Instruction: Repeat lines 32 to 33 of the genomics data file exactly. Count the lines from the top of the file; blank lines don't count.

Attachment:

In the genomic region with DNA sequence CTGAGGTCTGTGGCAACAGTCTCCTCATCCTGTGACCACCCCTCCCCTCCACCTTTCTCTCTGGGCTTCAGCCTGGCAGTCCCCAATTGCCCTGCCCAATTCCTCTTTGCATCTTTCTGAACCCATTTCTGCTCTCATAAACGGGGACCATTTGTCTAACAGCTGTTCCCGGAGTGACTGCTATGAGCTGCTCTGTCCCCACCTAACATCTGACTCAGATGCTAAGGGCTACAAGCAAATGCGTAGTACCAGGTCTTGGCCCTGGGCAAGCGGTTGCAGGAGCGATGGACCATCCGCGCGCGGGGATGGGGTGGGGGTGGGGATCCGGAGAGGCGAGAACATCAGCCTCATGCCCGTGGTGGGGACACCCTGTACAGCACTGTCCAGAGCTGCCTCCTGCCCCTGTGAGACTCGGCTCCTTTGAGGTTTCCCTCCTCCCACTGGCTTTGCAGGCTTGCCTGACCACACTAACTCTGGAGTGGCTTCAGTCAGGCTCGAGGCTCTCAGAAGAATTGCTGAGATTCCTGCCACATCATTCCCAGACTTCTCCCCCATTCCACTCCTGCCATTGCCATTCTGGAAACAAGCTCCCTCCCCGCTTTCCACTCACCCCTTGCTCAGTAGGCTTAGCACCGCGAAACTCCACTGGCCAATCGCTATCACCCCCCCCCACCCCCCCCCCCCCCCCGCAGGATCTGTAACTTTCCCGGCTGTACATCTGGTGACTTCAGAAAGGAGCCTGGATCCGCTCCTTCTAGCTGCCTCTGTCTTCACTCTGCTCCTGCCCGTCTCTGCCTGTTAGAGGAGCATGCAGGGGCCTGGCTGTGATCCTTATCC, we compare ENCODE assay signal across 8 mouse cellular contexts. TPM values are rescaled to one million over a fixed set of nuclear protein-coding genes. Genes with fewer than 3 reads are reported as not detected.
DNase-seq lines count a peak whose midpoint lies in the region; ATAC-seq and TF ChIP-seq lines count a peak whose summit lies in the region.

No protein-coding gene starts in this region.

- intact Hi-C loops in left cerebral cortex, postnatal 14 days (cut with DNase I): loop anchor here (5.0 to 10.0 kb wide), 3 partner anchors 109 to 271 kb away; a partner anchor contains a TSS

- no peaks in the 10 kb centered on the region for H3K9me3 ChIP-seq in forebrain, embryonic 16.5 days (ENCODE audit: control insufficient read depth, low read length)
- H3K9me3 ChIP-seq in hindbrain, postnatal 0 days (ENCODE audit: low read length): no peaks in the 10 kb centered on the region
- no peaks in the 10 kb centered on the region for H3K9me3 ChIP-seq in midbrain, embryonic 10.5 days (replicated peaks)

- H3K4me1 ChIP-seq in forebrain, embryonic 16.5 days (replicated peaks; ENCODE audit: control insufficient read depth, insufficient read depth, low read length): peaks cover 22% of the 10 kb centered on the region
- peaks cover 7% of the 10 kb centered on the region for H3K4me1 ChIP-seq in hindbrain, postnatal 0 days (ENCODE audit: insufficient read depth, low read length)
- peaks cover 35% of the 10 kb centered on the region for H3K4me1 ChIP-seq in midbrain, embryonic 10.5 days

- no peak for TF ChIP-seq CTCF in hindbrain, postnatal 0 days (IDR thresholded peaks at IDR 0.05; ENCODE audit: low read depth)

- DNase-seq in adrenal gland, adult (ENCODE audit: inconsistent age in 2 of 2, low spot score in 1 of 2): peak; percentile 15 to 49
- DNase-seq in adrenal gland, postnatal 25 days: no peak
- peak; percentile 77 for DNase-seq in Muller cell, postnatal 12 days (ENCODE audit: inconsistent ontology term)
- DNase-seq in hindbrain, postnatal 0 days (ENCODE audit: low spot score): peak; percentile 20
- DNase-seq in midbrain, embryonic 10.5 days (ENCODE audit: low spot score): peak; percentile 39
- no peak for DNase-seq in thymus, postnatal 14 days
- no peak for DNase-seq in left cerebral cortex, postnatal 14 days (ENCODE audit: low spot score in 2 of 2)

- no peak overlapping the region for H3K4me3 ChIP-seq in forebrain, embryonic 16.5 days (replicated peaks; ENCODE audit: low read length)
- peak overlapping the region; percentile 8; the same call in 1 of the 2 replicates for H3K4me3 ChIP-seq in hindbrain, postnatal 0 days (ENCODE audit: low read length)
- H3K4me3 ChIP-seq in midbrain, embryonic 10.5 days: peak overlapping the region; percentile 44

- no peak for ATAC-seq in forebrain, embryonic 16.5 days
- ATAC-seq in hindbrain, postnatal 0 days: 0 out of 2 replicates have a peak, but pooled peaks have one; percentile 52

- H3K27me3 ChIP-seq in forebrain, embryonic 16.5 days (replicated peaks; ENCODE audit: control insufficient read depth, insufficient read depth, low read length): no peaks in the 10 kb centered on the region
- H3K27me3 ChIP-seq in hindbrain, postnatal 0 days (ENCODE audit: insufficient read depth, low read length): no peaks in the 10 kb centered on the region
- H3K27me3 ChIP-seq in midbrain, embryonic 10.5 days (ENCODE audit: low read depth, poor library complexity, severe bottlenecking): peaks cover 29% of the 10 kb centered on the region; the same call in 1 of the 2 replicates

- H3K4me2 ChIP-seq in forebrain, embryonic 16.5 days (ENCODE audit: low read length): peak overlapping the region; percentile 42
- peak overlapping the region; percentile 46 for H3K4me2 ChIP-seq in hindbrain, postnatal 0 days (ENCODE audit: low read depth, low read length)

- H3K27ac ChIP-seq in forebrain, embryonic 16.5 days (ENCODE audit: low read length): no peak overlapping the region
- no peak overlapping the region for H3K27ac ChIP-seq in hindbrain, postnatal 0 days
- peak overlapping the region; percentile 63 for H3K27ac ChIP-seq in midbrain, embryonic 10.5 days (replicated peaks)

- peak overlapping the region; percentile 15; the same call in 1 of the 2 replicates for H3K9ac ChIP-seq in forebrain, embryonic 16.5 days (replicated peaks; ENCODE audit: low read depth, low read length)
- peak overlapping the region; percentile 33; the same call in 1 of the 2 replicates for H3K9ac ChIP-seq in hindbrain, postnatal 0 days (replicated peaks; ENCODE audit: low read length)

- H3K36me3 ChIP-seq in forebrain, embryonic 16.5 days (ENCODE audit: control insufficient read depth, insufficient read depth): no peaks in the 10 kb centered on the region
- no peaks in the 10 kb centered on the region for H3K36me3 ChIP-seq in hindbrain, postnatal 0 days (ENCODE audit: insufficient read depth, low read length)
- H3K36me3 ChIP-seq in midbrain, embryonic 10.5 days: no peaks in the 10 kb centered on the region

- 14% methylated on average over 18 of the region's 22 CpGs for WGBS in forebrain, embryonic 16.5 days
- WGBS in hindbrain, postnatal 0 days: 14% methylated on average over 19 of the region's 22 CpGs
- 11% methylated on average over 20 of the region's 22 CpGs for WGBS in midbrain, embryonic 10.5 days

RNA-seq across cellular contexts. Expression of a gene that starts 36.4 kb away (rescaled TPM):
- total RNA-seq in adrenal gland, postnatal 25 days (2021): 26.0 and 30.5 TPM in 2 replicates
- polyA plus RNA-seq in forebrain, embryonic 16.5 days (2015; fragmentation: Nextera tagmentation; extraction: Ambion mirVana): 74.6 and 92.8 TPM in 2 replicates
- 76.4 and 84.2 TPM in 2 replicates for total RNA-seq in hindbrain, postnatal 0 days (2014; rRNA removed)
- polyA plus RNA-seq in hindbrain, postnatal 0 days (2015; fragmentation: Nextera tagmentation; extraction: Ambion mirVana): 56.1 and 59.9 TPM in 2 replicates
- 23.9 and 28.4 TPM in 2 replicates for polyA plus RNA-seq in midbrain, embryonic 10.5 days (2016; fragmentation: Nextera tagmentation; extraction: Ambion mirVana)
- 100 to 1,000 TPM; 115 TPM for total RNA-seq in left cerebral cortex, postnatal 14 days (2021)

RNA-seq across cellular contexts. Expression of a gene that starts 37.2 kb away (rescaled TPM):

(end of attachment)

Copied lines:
- peak overlapping the region; percentile 15; the same call in 1 of the 2 replicates for H3K9ac ChIP-seq in forebrain, embryonic 16.5 days (replicated peaks; ENCODE audit: low read depth, low read length)
- peak overlapping the region; percentile 33; the same call in 1 of the 2 replicates for H3K9ac ChIP-seq in hindbrain, postnatal 0 days (replicated peaks; ENCODE audit: low read length)